Over at Econlog I have a new post praising Hong Kong, which I recently visited. (BTW, I’d love to discuss the Mont Pelerin Society meeting I spoke at (which was excellent) but am not allowed to–it’s off the record.) At Econlog I positively gushed about the Hong Kong infrastructure, which was recently ranked number one in the world.
On the other hand the Bible teaches us “everything in moderation.” And so does economics (corner solutions are rarely optimal.) So maybe Hong Kong is spending too much money on infrastructure. (This discusses a proposed third runway for the airport):
Having been happy to see white dolphins made the centre of opposition and having seen this opposition vanish on schedule, the lobbyists reasoned that the runway would be certain to go ahead. Events are now falling right in line with that game plan.
As a fall-back ploy, however, they also came up with the stratagem of saying that we must first decide whether we need a third runway and only then discuss the funding of it.
It is somewhat akin to my saying that I must first decide whether I really need a Ferrari and only then look at how I will raise the money for it.
It’s a great idea if I can then say that I can’t afford it and someone else must pay, as the lobbyists think they can make taxpayers pay for the third runway. The purchase has been irreversibly determined – too bad for the taxpayer, too bad for the people who must pay for my Ferrari.
And if the lobbyists say the comparison is inapt, as I don’t really need a Ferrari, well, neither did they need to clog our runways by subsidising minor airlines to operate small aircraft to minor mainland towns in competition with Shenzhen. Their cynicism extends to misuse of the facilities we bought for them.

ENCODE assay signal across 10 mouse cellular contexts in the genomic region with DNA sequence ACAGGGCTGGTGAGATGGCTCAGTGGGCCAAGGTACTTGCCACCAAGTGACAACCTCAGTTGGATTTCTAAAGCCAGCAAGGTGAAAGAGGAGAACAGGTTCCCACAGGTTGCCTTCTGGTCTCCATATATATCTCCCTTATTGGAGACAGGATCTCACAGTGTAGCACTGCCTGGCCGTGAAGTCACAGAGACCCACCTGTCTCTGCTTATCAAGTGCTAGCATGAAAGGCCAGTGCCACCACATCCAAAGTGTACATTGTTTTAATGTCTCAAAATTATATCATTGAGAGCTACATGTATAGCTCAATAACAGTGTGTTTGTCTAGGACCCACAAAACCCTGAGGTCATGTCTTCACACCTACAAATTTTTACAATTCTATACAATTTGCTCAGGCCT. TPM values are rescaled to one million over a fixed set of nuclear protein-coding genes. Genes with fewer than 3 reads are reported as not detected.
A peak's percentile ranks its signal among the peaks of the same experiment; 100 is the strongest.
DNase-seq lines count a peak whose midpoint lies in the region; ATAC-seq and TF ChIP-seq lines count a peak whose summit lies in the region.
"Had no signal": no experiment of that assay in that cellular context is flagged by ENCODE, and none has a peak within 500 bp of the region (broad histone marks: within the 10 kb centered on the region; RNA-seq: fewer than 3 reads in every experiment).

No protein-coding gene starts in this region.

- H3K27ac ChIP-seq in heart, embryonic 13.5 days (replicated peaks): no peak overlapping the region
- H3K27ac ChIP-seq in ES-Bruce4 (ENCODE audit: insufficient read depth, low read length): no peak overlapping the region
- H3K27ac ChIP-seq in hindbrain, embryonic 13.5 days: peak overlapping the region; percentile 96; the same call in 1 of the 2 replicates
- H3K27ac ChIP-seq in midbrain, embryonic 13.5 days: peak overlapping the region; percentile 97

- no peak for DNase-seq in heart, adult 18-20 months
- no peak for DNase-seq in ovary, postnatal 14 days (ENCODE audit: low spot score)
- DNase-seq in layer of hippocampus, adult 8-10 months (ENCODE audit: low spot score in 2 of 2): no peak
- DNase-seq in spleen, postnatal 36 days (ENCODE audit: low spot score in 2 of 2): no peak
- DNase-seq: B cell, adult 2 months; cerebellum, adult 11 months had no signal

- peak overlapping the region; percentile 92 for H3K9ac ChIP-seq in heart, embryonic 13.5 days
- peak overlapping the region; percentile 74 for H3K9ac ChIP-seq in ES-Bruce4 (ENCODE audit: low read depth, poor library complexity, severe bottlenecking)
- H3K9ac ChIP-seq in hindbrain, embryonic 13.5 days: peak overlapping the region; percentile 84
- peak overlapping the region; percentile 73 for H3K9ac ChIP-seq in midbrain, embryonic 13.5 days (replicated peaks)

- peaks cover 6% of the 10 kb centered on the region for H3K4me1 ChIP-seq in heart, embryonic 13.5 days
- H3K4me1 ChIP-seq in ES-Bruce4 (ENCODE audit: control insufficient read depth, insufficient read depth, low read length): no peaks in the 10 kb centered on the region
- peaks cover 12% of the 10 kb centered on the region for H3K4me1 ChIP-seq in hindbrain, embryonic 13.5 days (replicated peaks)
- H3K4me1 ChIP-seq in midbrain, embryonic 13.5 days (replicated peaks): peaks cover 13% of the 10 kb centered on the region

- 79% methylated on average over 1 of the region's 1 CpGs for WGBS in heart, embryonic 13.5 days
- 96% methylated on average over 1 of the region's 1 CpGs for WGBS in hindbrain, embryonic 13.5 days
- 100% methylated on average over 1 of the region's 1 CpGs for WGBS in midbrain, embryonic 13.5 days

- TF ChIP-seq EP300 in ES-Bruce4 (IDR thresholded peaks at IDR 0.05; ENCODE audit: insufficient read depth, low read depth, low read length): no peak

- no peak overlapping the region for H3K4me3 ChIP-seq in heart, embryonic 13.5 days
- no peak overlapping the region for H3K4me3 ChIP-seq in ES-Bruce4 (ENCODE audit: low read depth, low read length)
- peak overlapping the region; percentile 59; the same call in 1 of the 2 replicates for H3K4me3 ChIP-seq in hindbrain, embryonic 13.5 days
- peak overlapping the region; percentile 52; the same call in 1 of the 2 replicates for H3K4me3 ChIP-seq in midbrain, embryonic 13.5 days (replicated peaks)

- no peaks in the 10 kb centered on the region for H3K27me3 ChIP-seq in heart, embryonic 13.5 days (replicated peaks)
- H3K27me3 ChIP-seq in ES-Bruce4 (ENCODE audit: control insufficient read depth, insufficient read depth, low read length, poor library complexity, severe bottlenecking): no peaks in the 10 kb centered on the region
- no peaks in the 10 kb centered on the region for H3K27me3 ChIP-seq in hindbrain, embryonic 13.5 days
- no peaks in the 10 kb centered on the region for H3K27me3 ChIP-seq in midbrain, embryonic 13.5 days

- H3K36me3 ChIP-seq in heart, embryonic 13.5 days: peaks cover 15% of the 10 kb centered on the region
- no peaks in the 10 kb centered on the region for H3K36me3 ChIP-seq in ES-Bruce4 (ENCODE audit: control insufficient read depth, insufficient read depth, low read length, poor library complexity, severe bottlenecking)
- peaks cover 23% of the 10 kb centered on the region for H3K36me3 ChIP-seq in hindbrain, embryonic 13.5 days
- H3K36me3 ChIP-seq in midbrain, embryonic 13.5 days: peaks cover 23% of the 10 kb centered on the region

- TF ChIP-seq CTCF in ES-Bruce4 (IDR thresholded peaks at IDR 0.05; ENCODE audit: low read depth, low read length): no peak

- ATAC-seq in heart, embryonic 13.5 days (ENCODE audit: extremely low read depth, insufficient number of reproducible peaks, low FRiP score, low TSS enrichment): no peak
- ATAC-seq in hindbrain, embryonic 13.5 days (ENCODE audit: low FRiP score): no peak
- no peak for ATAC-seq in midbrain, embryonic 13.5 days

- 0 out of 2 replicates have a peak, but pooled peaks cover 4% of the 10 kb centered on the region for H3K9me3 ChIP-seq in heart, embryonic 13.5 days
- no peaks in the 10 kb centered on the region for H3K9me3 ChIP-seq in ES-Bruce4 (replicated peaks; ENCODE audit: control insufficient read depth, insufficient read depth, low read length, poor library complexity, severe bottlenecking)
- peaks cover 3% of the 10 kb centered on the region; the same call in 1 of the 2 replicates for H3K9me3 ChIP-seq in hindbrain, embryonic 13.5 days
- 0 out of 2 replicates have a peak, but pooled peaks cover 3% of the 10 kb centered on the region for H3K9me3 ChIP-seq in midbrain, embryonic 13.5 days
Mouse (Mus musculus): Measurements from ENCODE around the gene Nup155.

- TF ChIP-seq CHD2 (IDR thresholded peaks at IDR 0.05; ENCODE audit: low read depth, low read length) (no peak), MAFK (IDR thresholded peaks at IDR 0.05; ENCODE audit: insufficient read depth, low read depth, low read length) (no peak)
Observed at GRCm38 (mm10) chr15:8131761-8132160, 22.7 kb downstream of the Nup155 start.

The fact is that we immediately take into account the cost of anything we want to buy in the decision of whether to buy it or not, and when that cost is HK$200 billion, as in the latest projections for the third runway, it is rank negligence to separate the cost from the purchase decision.
Think about it. Recently our government rejected (but has not yet admitted doing so) a scheme to pay everyone over the age of 65 a pension of HK$3,000 a month. I myself thought it a poorly considered scheme, but I accept that old-age poverty is a problem.
Now let us assume that we put HK$200 billion into an old-age investment fund and target a return of 2 per cent a year, which is not high in ordinary times.
This would yield HK$4 billion a year, enough to pay 111,000 old people that pension of HK$3,000 a month, and we could keep doing it year after year without touching the capital. It would go a long way towards addressing the needs of our indigent elderly.
Should we do it? Would it make more sense for use of the money than building a third runway so that our airport can keep competing with Shenzhen in microlight traffic?
I accept no answer from the third-runway lobbyists. Their only stance can be that we must first decide whether to pay 111,000 people HK$3,000 a month and only then discuss how we would fund the scheme.
There is only one way to do things here. It is to fold a share of the cost of that runway into the airfare of every air traveller who uses our airport. Any investment banker can tell the lobbyists how to do it. But they won’t. People would then go to Shenzhen for microlight flights, and our two runways would be enough again.
That piece hints at corruption, with powerful special interest groups like builders and aviation overriding the broader interests of the elderly.